2003 Jay-Flight 27BH travel trailer
1994 Red Chevy 4 door long bed 6.5TD Dually Tow Rig

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#5 [url]

Dec 5 07 11:54 PM

Actually Hotrod there really is a big difference it mpg in diesel and gas given that everything else is the same. By that mean if weights are close, speeds are close etc. the diesel will get much better mpg unless something major is wrong. Some people with the big diesel motorhomes state that they are getting 7 to 8 mpg. But if you take into account they are moving 30 to 40 thousand pounds, that shows a big difference if compared to a motorhome weighing say 18,000 pounds. Another thing is I have seen people use one tank for MPG data. That just can't be done. Every fillup should be taken into account and an overall mpg rate be determined. A few fillups just won't give you accurate results. I have heard some wild claims about fuel mileage. Sometimes I think people might be using a crooked pencil to figure their mileage.

Located in Church Hill, TN
I have been RVing/camping in some form since about 1966.
13 Nights spent camping in 2009 so far
82 Nights spent camping in 2008

2003 Dodge 3500 Cummins Turbo Diesel
2005 Lance 1181
35J Bounder Cummins TD motorhome

To learn about Truck Campers go to:
http://www.truckcampermagazine.com

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#6 [url]

Aug 24 09 12:45 AM

We have a 35 ft. National Sea Breeze. I have a ScanGauge II and it says I get around 7.5 towing my Saturn Vue. I get 8.2 not towing. Mountains make a lot of difference. Towing from Kodak to Catrhage heading to Defeated Creek we get 7.5 towing, and from Kodak to Hot Springs, NC which is only 58 miles from the house it drops to 6.5 towing.
Just made a trip from Kodak to Flagstaff AZ and averaged 7.9 acording to the gauge.
I stay around 62 and very, very seldom go over 65 (Saturn Limit on Towing with Automatic Trans in the Vue).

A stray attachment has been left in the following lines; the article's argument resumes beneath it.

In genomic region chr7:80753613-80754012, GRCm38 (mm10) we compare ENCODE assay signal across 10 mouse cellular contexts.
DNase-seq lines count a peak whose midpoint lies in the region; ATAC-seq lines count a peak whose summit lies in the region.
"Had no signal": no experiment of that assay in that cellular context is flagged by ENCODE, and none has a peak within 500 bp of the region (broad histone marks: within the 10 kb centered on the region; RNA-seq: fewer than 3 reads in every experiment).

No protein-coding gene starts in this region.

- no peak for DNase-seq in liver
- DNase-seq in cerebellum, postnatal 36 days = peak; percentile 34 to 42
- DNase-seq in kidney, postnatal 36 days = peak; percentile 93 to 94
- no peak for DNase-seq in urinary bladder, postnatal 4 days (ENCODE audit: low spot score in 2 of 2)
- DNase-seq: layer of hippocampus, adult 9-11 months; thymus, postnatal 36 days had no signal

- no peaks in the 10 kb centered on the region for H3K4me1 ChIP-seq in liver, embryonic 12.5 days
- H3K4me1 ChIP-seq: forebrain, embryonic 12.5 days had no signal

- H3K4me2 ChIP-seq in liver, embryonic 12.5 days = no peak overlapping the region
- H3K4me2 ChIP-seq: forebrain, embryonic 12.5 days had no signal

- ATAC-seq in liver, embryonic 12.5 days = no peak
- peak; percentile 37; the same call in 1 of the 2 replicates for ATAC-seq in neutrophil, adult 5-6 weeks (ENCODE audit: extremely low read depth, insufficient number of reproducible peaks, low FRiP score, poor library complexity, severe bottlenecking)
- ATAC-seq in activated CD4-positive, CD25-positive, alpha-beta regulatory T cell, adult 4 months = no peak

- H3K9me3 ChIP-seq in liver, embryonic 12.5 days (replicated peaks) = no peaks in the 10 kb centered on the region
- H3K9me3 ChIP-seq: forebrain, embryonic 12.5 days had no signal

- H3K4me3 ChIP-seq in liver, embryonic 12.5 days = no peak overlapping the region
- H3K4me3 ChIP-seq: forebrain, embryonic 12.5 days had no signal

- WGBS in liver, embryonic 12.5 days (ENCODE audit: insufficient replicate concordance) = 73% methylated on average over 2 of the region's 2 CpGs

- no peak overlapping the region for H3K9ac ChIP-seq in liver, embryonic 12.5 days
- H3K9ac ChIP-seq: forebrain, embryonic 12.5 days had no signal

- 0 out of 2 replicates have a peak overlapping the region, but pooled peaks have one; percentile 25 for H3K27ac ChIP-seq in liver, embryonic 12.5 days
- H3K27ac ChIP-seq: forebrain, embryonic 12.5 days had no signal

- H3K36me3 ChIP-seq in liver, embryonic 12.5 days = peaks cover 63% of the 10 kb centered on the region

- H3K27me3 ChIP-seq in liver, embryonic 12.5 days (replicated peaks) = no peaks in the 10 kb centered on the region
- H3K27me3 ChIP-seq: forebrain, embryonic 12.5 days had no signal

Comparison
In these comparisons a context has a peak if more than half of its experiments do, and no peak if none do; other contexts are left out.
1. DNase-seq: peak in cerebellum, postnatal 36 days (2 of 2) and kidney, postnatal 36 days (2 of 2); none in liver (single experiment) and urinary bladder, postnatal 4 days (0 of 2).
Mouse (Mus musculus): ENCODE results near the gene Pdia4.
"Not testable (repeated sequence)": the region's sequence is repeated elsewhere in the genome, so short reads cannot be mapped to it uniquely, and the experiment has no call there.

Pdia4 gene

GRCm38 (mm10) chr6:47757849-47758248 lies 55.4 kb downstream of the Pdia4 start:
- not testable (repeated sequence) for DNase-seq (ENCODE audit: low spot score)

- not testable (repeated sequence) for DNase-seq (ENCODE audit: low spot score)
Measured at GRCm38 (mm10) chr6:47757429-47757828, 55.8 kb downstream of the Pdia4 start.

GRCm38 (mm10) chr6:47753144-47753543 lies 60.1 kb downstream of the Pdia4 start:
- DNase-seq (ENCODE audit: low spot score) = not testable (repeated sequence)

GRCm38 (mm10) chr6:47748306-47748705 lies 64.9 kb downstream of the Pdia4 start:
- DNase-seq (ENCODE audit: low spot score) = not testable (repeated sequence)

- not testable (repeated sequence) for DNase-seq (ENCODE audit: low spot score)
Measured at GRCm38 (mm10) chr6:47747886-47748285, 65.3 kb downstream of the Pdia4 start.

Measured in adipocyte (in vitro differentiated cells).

Good luck.

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#7 [url]

Aug 24 09 9:31 AM

QUOTE (DakotaD @ August 23, 2009 11:45 pm)
We have a 35 ft. National Sea Breeze. I have a ScanGauge II and it says I get around 7.5 towing my Saturn Vue. I get 8.2 not towing. Mountains make a lot of difference. Towing from Kodak to Catrhage heading to Defeated Creek we get 7.5 towing, and from Kodak to Hot Springs, NC which is only 58 miles from the house it drops to 6.5 towing.
Just made a trip from Kodak to Flagstaff AZ and averaged 7.9 acording to the gauge.
I stay around 62 and very, very seldom go over 65 (Saturn Limit on Towing with Automatic Trans in the Vue).
Good luck.

That seems to be pretty good mileage towing. I assuming the low mileage to Hot Springs was going through Newport, with the traffic lights.

Coolbreeze1

Coolbreeze1

05 Chev. Dually 3500
08 Crossroads Cruiser 5th wheel

Nights Camped in 09......16
Nights Camped in 10......18
Nights Camped in 11......3

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#8 [url]

Aug 24 09 10:50 PM

One option you might want to consier is a FRED(FRont Engine Diesel). Tiffin motorhomes out of Alabama I know builds them. They use a 6.7 Cummins I believe mated to an Allison tranny. They do cost more than a gas, but less than a pusher.

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2008 Jayco Designer 35RLTS
2012 Ford F-350 DRW King Ranch